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abandonedography:

Cappadocia, a region in central Turkey is one of the most exciting and impressive places in this country – and this is saying something because Turkey is huge and quite amazing. Cappadocia is especially famous for its natural formed rocks called fairy chimneys or tent rocks, which look exactly how their name would suggest. As the material of these chimneys is soft, people living in this area have been carving them to form houses they can live in. Some of them are used even to this time and the most notable ones are in Goreme village.

There’s another secret of Cappadocia, located in the valleys around Goreme. This area was the site of early Christian activity, where people came to flee Roman persecution. There’s still lots of old, forgotten churches and monasteries, with walls painted with Christian symbols and saints. The faces of some figures have been destroyed during the iconoclast period, which opposed showing people on religious paintings.

Some of the churches are even a thousand years old, now abandoned and used by locals as storerooms. They are literally everywhere in Goreme and you can easily find some to explore.

The most precious buildings are safe though and protected by the Goreme Open-Air Museum. It’s a vast monastic complex, with churches and monasteries built side by side – and all of them carved in rocks. The impressive frescoes and somewhat mysterious atmosphere of these churches is unmissable and must be on your list if you plan to visit Cappadocia.

Source: tailsofwonders.com

(via cacophonila)

gohomeluhan:

As I’m walking through Target with my little sister, the kid somehow manages to convince me to take a trip down the doll aisle. I know the type - brands that preach diversity through displays of nine different variations of white and maybe a black girl if you’re lucky enough. What I instead found as soon as I turned into the aisle were these two boxes.

The girl on the left is Shola, an Afghani girl from Kabul with war-torn eyes. Her biography on the inside flap tells us that “her country has been at war since before she was born”, and all she has left of her family is her older sister. They’re part of a circus, the one source of light in their lives, and they read the Qur’an. She wears a hijab.

The girl on the right is Nahji, a ten-year-old Indian girl from Assam, where “young girls are forced to work and get married at a very early age”. Nahji is smart, admirable, extremely studious. She teaches her fellow girls to believe in themselves. In the left side of her nose, as tradition mandates, she has a piercing. On her right hand is a henna tattoo.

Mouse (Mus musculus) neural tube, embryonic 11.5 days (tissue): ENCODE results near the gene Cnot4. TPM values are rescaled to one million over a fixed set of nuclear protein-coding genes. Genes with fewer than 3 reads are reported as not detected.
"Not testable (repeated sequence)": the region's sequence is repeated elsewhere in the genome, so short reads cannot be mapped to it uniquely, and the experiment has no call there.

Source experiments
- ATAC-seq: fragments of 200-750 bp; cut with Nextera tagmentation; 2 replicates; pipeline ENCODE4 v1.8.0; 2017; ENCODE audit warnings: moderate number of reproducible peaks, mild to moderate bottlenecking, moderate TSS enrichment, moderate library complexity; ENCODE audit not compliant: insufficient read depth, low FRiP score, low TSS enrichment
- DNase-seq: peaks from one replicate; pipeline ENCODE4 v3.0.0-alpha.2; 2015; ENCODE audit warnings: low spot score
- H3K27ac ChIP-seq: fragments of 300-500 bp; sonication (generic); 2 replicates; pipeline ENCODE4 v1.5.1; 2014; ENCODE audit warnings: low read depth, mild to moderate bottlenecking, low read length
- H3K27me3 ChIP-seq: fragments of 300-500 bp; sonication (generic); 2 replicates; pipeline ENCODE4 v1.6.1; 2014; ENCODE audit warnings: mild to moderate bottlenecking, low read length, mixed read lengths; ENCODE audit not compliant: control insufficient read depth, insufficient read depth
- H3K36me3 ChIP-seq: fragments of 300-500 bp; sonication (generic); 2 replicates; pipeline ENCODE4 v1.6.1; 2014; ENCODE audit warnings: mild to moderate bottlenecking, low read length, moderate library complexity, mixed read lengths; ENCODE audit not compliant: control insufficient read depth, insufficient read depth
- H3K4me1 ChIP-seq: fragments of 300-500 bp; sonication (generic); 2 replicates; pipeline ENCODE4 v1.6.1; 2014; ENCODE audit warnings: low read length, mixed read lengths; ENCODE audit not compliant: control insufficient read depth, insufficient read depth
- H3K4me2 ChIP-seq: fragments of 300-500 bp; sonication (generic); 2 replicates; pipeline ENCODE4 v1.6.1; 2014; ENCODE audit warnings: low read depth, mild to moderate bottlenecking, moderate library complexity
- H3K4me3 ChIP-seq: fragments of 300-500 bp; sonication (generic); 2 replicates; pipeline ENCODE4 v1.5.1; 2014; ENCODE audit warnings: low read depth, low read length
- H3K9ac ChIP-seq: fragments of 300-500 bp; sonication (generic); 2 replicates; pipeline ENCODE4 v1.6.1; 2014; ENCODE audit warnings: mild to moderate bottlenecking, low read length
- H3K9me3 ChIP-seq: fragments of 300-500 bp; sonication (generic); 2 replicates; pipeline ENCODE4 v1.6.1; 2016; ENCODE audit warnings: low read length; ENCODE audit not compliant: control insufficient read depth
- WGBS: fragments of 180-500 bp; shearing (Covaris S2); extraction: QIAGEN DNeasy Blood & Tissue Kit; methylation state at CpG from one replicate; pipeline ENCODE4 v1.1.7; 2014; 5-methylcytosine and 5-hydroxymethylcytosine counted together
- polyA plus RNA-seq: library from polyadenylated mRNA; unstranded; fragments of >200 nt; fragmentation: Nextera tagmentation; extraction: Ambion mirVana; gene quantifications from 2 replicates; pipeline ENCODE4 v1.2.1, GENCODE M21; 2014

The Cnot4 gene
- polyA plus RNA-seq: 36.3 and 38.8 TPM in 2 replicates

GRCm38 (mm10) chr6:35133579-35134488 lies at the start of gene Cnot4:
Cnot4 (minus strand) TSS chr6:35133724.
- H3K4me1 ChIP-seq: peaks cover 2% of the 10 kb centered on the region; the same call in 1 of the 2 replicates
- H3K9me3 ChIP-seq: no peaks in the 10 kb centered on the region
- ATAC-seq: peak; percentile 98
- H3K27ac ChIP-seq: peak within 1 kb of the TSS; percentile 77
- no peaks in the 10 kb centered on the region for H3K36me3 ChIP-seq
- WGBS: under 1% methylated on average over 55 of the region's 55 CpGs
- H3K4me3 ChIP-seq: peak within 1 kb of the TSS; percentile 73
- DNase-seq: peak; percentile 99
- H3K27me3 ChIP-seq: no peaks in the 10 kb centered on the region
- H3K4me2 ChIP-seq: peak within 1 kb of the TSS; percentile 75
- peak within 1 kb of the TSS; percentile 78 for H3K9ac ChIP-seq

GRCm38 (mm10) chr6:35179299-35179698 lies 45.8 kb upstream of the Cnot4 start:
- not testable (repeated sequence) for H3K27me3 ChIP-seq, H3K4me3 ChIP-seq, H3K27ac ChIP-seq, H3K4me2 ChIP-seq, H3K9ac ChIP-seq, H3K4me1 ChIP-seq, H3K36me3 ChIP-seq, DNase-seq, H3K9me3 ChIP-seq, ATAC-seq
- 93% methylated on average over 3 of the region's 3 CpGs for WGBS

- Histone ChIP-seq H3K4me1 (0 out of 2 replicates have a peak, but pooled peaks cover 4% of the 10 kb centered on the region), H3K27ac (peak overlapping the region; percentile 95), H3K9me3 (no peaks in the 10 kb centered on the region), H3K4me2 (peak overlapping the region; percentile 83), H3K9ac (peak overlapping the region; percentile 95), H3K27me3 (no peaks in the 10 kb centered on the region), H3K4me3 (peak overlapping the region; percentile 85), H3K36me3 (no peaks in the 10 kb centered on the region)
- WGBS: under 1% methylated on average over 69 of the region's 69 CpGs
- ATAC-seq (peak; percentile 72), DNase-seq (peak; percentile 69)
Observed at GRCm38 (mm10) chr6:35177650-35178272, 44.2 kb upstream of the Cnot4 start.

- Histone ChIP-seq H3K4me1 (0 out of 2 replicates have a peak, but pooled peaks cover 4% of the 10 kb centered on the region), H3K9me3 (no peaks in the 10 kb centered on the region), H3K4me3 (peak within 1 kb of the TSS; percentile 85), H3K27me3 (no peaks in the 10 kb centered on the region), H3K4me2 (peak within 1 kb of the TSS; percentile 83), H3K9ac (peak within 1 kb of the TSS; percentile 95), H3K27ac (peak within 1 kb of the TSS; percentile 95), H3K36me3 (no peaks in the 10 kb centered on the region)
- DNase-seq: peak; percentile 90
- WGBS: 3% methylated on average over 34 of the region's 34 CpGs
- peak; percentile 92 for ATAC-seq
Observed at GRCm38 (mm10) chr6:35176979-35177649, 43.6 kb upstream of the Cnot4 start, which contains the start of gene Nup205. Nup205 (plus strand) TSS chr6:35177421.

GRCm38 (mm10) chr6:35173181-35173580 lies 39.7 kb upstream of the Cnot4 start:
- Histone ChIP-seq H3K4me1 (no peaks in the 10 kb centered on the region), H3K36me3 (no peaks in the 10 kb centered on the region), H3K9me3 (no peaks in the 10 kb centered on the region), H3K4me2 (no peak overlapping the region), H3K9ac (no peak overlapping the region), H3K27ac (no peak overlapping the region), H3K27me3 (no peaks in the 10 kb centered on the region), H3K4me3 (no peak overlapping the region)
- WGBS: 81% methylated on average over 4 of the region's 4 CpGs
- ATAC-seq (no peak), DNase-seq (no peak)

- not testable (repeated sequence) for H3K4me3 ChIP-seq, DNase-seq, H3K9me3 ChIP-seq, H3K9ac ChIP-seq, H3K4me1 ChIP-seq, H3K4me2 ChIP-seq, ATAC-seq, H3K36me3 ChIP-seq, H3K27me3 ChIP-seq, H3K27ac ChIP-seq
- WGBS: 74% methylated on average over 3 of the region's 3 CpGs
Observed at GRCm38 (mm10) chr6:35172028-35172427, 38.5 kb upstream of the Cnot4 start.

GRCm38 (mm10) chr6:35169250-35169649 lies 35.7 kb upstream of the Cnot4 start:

As a Pakistani girl growing up in post-9/11 America, this is so important to me. The closest thing we had to these back in my day were “customizable” American Girl dolls, who were very strictly white or black. My eyes are green, my hair was black, and my skin is brown, and I couldn’t find my reflection in any of those girls. Yet I settled, just like I settled for the terrorist jokes boys would throw at me, like I settled for the butchered pronunciations of names of mine and my friends’ countries. I settled for a white doll, who at least had my eyes if nothing else, and I named her Rabeea and loved her. But I still couldn’t completely connect to her.

My little sister, who had been the one to push me down the aisle in the first place, stopped to stare with me at the girls. And then the words, “Maybe they can be my American Girls,” slipped out of her mouth. This young girl, barely represented in today’s society, finally found a doll that looks like her, that wears the weird headscarf that her grandma does and still manages to look beautiful.

I turned the dolls’ boxes around and snapped a picture of the back of Nahji’s. There are more that I didn’t see in the store; a Belarusian, an Ethiopian, a Brazilian, a Laotian, a Native American, a Mexican. And more.

These are Hearts 4 Hearts dolls, and while they haven’t yet reached all parts of the world (I think they have yet to come out with an East Asian girl), they need all the support they can get so we can have a beautiful doll for every beautiful young girl, so we can give them what our generation never had.

Please don’t let this die. If you know a young girl, get her one. I know I’m buying Shola and Nahji for my little sister’s next birthday, because she needs a doll with beautiful brown skin like hers, a doll who wears a hijab like our older sister, a doll who wears real henna, not the blue shit white girls get at the beach.

The Hearts 4 Hearts girls are so important. Don’t overlook them. Don’t underestimate them. These can be the future if we let them.

You can read more about the dolls here: http://www.playmatestoys.com/brands/hearts-for-hearts-girls

(via meme-lorraine)

bustedbussy:

our first lady everyone 

(via queeraoke)

kellysue:

I swear I saw her blink. 

kellysue:

I swear I saw her blink. 

saberspinner:

slayyyy herrrrrrrr

(via ms-interpret)

capricious:

nbcparksandrec:

On this day, three years ago, Donna and Tom introduced the world to “Treat Yo Self Day.”

Life has never been the same.

So true.

livingina-hidingplace:

faineemae:

"You plagiarized a sentence in an essay? Expelled & we’ll make it hard for you to enroll into another school ever again."

"You raped and assaulted a student on campus? You can come back to school."

fuck the education system

I will never NOT reblog this.

(via nod-narb)